Alert triggers tourist scurry

tourists who stayed back in Darjeeling
A majority of tourists who had decided to stay back in the hills despite last week's turmoil today scurried to descend downhill to Siliguri, hours after Gorkha Janmukti Morcha chief Bimal Gurung issued an alert that "anything might happen".
"Things are getting worse and I think the tourists should leave (Darjeeling) so that they do not face inconvenience in coming days. Anything might happen. Since this is an issue of the language, the community's protest will take place in Assam, Meghalaya, Delhi and other parts of the country, too," said Gurung.
There had already been an air of uncertainty among tourists and in the tourism industry since last evening when the Morcha announced its indefinite agitation.

"We have our return tickets on Tuesday and thought of staying back in the hills as hotels and transport were kept out of the purview of the agitation. We had also managed to withdraw cash from the ATM," said Bipul Bhattacharya, a resident of Sonarpur, on the outskirts of Calcutta.
But within hours of Gurung's warning this morning, Bipul, travelling with his and his friend's families, took little time in hiring a car to reach Siliguri.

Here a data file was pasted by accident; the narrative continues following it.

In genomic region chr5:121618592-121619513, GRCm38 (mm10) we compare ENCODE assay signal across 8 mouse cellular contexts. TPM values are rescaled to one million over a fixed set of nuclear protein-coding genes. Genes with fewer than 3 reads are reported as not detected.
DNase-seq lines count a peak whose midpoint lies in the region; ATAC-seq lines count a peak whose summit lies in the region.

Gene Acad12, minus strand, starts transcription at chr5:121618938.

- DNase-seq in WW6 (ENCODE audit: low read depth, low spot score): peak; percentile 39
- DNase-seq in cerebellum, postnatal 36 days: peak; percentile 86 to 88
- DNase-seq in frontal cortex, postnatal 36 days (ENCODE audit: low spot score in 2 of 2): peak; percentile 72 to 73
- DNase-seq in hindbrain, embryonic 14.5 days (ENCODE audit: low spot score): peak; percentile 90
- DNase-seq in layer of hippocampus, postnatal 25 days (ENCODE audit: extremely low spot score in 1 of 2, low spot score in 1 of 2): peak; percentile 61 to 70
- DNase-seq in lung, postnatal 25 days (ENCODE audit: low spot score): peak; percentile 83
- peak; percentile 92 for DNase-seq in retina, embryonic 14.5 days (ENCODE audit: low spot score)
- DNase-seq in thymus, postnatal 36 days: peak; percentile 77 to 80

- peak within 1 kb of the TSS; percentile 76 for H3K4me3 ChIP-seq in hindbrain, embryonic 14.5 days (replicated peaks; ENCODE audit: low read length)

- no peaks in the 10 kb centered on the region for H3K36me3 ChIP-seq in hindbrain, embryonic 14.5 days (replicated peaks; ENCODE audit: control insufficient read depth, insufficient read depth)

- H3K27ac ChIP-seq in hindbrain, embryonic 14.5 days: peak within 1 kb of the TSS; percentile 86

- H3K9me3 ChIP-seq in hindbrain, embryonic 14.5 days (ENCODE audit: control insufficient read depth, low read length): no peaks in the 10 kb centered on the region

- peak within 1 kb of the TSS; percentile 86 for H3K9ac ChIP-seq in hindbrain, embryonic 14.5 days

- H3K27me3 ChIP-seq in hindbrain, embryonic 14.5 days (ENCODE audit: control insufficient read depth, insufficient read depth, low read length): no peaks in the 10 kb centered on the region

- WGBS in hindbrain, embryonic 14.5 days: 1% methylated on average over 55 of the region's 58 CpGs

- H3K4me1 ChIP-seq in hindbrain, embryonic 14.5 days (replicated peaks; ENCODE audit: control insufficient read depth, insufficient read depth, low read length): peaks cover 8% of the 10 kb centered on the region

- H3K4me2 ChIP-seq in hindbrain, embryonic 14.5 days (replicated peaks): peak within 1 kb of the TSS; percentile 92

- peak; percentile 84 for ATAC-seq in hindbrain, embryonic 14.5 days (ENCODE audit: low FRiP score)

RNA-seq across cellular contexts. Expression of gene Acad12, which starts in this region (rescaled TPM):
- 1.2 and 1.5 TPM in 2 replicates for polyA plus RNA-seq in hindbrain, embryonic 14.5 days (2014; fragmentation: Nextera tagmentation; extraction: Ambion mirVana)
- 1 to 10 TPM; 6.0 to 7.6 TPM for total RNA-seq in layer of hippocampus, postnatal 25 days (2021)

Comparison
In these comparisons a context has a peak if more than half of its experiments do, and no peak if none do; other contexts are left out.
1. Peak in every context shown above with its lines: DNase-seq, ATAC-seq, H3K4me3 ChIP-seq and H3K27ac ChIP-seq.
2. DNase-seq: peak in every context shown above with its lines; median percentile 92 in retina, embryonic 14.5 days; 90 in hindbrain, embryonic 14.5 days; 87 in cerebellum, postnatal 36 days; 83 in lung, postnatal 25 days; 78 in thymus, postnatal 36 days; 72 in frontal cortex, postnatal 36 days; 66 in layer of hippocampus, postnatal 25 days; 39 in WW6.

After arriving in Siliguri, Bipul and the two families headed for Lataguri in the Dooars.
Priyanshu Agarwal, who works with an IT company in Ahmedabad, also cut short his stay in the hills.
"We had heard about the violence and still reached Darjeeling late on Friday evening. We saw army and police personnel on the roads but we were confident that there would be no problems during the trip," he said.
Priyanshu said he and his friends felt it "safer" to spend the rest of their vacation in the plains.
"Even if the hotels remain open and transport is available, we doubt how many tourists will go to the hills, particularly when there is such a loud and clear message that hints at possible trouble," the youth said.
Tour operators, who have already been worried about the possible impact on the tourism sector in the aftermath of the June 8 violence, said Gurung's remarks had worsened the situation further.
"Tourists are worried and they are either coming down to Siliguri or heading for Sikkim. We are busy restructuring their itineraries. We are also informing those who are scheduled to arrive tomorrow and onwards about the recent developments and offering them a trip directly to Sikkim or the Dooars," said Samrat Sanyal, the president of Eastern Himalaya Travel & Tour Operators' Association.
Gurung's warning, which comes a day after Mamata Banerjee assured the tourists that everything was under control in the hills, is yet another attempt to prove the Morcha's "pre-eminence" over the state government in the region, political observers said.
"This is yet another attempt by Gurung to prove that he is the last word in the hills. The Morcha was grossly perturbed," an observer said.(TT)

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